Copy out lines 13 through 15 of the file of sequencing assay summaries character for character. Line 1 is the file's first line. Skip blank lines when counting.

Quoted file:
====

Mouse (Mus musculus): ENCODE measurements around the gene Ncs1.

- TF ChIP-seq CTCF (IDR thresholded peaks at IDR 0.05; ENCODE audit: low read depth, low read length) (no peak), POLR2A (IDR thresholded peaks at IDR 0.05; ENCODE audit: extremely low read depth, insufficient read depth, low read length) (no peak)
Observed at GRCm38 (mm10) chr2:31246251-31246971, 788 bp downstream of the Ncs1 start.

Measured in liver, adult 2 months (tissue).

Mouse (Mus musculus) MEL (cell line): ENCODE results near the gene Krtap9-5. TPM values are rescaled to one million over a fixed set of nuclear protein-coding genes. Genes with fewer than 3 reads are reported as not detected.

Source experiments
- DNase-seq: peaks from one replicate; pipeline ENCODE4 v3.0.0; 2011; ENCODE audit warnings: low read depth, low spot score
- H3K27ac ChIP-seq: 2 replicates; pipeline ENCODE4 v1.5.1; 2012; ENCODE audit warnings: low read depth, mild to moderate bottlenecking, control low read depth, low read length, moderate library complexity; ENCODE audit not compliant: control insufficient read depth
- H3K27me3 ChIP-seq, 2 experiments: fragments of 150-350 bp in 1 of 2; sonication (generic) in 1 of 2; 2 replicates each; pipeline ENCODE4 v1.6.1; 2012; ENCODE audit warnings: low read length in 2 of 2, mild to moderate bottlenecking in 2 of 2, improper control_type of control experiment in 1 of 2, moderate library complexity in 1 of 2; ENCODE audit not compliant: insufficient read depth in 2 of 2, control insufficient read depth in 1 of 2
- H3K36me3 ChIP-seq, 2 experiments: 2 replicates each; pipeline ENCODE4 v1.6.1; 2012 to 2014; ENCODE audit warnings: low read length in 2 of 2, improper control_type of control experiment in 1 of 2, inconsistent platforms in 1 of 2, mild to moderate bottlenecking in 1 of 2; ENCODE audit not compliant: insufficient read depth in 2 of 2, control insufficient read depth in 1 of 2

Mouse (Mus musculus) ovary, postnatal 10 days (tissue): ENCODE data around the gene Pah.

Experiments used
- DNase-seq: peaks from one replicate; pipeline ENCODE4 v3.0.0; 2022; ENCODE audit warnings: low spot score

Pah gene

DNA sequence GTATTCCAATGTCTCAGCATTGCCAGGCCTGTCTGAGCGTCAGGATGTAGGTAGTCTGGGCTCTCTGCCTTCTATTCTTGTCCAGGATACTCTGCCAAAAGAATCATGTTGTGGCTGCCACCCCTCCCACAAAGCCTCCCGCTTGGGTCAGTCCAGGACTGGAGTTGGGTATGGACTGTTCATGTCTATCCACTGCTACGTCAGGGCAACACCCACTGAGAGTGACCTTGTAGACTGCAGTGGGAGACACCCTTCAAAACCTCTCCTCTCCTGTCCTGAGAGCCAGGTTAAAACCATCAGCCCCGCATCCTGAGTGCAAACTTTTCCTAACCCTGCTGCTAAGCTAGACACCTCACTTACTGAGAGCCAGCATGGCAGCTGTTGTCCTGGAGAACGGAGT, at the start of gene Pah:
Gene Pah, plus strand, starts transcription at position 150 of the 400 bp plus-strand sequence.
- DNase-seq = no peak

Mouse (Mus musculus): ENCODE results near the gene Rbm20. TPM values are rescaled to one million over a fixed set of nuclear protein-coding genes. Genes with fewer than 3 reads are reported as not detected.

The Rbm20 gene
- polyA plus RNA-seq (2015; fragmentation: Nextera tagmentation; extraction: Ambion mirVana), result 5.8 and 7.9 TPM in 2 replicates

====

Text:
- DNase-seq: peaks from one replicate; pipeline ENCODE4 v3.0.0; 2022; ENCODE audit warnings: low spot score

Pah gene

DNA sequence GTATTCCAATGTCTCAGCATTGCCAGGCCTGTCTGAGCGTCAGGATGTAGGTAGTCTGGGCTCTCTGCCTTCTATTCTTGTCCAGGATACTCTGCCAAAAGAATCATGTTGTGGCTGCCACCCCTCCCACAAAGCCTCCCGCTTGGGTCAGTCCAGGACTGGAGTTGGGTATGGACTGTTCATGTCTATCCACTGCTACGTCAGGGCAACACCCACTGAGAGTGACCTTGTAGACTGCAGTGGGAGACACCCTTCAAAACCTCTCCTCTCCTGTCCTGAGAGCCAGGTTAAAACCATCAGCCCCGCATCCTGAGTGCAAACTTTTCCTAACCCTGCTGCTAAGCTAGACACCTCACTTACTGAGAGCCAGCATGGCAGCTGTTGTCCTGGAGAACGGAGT, at the start of gene Pah: